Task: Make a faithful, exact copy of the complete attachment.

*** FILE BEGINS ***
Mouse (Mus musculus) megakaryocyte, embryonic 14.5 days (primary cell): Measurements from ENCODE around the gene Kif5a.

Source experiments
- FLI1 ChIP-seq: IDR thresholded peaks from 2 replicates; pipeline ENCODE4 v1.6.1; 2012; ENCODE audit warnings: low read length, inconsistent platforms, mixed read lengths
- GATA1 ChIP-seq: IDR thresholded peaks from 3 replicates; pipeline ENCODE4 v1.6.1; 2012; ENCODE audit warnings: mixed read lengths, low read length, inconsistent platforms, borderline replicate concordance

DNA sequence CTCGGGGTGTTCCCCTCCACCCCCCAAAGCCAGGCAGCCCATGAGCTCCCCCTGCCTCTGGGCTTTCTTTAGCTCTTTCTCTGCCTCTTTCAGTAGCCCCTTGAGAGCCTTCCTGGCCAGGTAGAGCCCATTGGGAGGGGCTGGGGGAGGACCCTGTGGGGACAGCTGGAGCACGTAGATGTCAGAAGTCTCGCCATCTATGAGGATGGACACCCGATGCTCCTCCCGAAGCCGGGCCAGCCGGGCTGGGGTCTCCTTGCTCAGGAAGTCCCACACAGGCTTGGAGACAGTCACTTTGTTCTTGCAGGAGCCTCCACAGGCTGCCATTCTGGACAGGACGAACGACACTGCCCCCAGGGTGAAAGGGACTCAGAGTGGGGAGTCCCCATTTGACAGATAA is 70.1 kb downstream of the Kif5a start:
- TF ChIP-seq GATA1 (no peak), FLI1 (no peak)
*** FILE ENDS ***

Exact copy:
Mouse (Mus musculus) megakaryocyte, embryonic 14.5 days (primary cell): Measurements from ENCODE around the gene Kif5a.

Source experiments
- FLI1 ChIP-seq: IDR thresholded peaks from 2 replicates; pipeline ENCODE4 v1.6.1; 2012; ENCODE audit warnings: low read length, inconsistent platforms, mixed read lengths
- GATA1 ChIP-seq: IDR thresholded peaks from 3 replicates; pipeline ENCODE4 v1.6.1; 2012; ENCODE audit warnings: mixed read lengths, low read length, inconsistent platforms, borderline replicate concordance

DNA sequence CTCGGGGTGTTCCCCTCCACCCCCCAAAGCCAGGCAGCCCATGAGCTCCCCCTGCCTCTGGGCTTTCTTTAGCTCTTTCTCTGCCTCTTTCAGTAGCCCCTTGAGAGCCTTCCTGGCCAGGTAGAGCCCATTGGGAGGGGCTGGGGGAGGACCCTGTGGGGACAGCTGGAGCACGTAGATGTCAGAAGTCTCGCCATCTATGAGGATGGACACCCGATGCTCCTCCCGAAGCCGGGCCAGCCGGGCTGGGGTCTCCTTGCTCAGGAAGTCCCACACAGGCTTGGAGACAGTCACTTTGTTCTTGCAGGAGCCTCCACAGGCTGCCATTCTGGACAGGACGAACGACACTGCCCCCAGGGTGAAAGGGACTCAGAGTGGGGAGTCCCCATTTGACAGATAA is 70.1 kb downstream of the Kif5a start:
- TF ChIP-seq GATA1 (no peak), FLI1 (no peak)